Jan. 29, 2019—Making an accusation about unethical business practices undermines trust in the accused and enhances trust in the accuser, but only if the accusation is made in good faith, according to new research led by Vanderbilt business professor Jessica Kennedy.
Jan. 21, 2019—A team of Vanderbilt University bioengineers announced a major breakthrough: designing a nanoscale particle that flips on cells' defenses to fight cancer.
Jan. 17, 2019—Working with an orthopedic specialist who advises the NFL Players Association, Assistant Professor of Mechanical Engineering Karl Zelik discovered that sensors only measuring the impact of the foot hitting pavement tell users little about the forces on bones that lead to stress fractures.
Jan. 17, 2019—Too often, courts will exclude or minimize evidence of explicit bias when considering discrimination claims out of an overabundance of caution, but that approach only further entrenches the inequality that gave rise to the claim in the first place, finds law professor Jessica Clarke.
Jan. 10, 2019—New insights into how disease and impurity were viewed in first-century Jewish society suggests scholars may need to reevaluate how they interpret Jesus' interaction with people affected by leprosy.
Dec. 19, 2018—Carbon labeling may be an effective way to not only help consumers to choose foods with smaller carbon footprints, but also incentivize companies to make environmentally positive changes to their supply chains.
Dec. 19, 2018—The practice of separating immigrant children from their parents is very likely to lead to negative effects on emotional and mental health in adolescence.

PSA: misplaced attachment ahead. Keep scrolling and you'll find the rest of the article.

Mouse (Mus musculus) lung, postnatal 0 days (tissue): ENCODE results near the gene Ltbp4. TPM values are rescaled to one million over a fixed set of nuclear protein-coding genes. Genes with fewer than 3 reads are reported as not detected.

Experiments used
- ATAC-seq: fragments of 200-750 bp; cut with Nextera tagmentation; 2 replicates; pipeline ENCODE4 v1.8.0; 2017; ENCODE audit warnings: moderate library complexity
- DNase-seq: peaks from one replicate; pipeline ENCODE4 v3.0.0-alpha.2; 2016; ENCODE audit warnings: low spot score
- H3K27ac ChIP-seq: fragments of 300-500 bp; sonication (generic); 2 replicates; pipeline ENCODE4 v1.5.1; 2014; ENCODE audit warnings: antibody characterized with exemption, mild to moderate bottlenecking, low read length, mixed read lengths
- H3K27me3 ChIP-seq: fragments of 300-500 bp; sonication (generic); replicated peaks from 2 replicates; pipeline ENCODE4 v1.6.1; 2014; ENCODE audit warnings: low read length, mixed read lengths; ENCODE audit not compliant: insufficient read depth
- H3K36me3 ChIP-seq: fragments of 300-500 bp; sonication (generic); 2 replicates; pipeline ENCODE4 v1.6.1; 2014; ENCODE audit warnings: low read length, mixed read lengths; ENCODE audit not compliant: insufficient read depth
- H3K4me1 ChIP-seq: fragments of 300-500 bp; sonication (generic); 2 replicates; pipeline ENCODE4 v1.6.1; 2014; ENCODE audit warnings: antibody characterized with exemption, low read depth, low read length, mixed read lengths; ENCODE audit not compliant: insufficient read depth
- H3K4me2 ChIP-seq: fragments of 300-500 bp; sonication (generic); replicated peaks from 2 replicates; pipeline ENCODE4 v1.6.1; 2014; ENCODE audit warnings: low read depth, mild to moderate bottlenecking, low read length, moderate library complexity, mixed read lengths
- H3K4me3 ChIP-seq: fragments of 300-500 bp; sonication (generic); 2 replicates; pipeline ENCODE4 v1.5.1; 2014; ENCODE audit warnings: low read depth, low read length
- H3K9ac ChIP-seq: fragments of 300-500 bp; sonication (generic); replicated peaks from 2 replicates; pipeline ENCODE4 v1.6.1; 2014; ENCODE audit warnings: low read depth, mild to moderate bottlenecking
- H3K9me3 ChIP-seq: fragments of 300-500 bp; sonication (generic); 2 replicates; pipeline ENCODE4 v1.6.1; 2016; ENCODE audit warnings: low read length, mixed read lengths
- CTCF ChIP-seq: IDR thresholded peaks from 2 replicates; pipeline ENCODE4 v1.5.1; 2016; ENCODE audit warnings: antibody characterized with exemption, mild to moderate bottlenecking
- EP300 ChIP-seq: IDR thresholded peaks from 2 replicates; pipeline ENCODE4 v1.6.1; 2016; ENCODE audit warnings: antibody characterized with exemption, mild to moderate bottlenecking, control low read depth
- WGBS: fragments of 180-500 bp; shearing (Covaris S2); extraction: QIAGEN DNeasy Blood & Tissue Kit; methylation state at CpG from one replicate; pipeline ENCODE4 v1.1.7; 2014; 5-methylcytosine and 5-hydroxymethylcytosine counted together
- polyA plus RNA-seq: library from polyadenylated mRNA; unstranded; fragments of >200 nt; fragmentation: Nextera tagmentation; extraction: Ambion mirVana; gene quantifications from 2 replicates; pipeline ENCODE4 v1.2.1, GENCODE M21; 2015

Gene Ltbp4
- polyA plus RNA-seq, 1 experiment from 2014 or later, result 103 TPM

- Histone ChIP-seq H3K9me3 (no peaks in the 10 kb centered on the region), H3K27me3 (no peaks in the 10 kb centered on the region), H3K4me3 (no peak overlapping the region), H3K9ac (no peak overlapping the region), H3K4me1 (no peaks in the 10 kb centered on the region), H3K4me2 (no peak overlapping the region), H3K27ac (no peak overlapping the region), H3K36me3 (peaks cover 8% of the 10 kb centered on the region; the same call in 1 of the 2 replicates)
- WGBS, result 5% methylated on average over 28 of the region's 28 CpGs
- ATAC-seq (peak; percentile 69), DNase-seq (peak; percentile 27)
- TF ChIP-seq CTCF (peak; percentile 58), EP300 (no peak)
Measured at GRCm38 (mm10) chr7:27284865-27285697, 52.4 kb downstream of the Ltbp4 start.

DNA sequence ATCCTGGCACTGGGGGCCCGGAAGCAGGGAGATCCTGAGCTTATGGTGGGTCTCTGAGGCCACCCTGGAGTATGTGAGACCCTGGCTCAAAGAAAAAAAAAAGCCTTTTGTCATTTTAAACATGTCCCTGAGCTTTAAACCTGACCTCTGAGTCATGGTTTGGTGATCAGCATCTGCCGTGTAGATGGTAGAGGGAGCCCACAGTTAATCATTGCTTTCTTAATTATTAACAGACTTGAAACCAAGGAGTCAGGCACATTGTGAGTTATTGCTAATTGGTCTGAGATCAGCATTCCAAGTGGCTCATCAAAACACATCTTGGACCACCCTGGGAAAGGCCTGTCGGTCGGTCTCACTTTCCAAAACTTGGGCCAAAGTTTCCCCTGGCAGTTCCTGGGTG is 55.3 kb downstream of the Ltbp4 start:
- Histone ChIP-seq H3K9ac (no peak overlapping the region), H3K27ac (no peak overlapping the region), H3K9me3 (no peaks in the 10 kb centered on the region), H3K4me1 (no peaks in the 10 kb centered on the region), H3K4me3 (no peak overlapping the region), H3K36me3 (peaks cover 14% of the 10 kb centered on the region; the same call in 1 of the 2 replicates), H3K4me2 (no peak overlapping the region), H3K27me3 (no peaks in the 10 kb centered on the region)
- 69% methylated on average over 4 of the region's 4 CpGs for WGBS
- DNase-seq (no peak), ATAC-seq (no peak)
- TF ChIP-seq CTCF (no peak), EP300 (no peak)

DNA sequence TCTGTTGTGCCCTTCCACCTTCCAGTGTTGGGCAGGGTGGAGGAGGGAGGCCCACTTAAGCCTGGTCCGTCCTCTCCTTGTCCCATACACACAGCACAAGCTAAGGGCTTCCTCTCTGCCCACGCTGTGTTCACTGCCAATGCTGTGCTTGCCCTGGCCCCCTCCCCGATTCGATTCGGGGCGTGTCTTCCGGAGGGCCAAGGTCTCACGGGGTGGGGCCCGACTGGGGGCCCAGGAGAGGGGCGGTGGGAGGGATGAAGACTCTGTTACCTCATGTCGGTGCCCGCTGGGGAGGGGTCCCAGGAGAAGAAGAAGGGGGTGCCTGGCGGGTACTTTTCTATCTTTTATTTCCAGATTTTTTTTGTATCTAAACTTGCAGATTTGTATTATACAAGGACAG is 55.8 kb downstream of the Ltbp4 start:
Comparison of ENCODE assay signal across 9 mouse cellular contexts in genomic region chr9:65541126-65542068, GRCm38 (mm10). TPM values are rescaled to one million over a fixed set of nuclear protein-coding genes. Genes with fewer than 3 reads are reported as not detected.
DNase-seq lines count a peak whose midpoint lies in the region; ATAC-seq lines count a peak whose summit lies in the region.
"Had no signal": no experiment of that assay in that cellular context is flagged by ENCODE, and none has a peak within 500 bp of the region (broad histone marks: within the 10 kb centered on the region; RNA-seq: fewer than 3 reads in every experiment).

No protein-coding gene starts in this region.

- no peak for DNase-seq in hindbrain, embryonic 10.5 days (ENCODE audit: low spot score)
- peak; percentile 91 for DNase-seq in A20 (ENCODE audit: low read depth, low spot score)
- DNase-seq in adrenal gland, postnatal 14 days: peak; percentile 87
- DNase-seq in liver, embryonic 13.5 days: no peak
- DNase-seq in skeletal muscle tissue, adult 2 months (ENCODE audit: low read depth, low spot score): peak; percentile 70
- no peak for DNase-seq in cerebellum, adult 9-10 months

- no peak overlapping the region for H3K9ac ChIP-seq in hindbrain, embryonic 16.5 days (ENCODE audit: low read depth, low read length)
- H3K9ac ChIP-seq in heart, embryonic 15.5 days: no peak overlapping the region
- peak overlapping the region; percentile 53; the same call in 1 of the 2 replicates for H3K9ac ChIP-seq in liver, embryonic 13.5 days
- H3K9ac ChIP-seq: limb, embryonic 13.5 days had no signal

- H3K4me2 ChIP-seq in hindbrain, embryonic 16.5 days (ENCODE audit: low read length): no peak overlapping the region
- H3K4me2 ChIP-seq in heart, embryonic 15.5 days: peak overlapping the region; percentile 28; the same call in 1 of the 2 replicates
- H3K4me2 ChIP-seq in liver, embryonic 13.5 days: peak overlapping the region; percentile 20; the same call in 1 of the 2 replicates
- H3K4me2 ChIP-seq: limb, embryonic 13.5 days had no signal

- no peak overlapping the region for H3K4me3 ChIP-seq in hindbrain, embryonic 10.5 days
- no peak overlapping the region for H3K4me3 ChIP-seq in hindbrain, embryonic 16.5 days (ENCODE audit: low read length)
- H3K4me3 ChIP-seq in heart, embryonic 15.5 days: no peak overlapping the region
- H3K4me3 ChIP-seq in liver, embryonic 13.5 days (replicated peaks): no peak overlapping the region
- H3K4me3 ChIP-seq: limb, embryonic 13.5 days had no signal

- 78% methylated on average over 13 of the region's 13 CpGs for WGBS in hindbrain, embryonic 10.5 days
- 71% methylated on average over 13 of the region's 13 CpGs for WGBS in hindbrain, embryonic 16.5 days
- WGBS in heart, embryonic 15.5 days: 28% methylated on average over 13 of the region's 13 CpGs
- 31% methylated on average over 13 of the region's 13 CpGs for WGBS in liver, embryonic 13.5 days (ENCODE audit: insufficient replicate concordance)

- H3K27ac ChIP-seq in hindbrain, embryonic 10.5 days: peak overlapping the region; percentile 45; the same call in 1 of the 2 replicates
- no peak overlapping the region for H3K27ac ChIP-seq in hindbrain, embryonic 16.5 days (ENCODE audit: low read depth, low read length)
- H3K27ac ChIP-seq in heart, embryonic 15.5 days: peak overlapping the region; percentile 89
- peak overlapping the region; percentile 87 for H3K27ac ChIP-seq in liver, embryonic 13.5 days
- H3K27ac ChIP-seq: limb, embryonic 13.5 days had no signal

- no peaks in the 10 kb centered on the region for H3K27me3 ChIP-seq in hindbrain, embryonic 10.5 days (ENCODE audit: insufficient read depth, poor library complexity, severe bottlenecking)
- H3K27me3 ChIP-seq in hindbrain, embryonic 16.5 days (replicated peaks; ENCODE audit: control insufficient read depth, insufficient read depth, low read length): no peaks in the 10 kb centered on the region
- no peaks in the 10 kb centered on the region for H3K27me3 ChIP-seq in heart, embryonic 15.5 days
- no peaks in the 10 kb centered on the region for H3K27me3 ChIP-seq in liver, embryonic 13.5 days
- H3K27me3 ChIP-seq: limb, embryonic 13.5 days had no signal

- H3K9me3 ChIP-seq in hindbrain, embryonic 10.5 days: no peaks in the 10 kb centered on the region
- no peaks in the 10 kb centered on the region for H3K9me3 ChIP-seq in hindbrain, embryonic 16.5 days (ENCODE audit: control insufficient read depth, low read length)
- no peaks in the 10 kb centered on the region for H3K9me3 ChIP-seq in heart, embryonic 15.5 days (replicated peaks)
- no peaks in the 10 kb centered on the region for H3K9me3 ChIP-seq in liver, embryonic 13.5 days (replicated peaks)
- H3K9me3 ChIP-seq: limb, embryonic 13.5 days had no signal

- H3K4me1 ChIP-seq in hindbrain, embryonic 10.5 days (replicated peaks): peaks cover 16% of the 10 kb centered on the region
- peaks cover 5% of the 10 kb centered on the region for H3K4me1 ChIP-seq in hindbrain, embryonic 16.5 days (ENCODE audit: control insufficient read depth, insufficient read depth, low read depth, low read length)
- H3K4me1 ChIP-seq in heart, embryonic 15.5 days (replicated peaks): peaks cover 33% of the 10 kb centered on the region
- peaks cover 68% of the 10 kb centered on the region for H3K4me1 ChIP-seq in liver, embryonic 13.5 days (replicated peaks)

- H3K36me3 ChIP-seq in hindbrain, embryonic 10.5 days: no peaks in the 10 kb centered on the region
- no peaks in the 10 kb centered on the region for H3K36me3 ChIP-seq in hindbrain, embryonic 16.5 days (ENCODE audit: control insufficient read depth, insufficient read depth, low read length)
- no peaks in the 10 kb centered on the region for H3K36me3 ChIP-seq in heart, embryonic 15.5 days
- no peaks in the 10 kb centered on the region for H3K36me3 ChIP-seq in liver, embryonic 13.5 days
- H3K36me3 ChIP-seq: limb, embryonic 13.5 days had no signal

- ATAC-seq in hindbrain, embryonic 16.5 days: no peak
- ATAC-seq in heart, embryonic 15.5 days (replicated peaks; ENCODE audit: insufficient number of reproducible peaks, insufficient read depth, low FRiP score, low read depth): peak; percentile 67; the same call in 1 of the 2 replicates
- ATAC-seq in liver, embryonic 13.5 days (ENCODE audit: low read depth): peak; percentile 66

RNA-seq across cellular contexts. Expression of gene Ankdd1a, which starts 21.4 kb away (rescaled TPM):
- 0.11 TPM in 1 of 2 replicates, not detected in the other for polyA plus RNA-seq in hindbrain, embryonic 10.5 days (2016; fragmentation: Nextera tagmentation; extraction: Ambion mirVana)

Dec. 13, 2018—Medicaid expansion and vocational education are both popular among Tennesseans, according to the latest statewide Vanderbilt Poll.
Dec. 11, 2018—A third Vanderbilt radiation experiment rode into space last week on a SpaceX Falcon launched from Vandenberg Air Force Base in California. The goal is to model and test key electronics components for radiation sensitivity.
Dec. 7, 2018—Research by Tim Meyer suggests that selective enforcement of trade rules in unexpected ways has penalized renewable industries while propping up those that rely on exhaustible natural resources.
Ethan Lippmann wins inaugural $2.5M Chan Zuckerberg Initiative grant for neurodegenerative disorders research
Dec. 5, 2018—The five-year, $2.5 million award supports Ethan Lippmann's goal of better understanding how blood-brain barrier dysfunction impacts neurodegenerative diseases such as Alzheimer’s and Parkinson’s.
Nov. 27, 2018—We’re more likely to overeat when we only have a little bit of food left over, and we justify it by convincing ourselves it’s not as unhealthy as it is, according to new research by marketing professor Kelly Haws.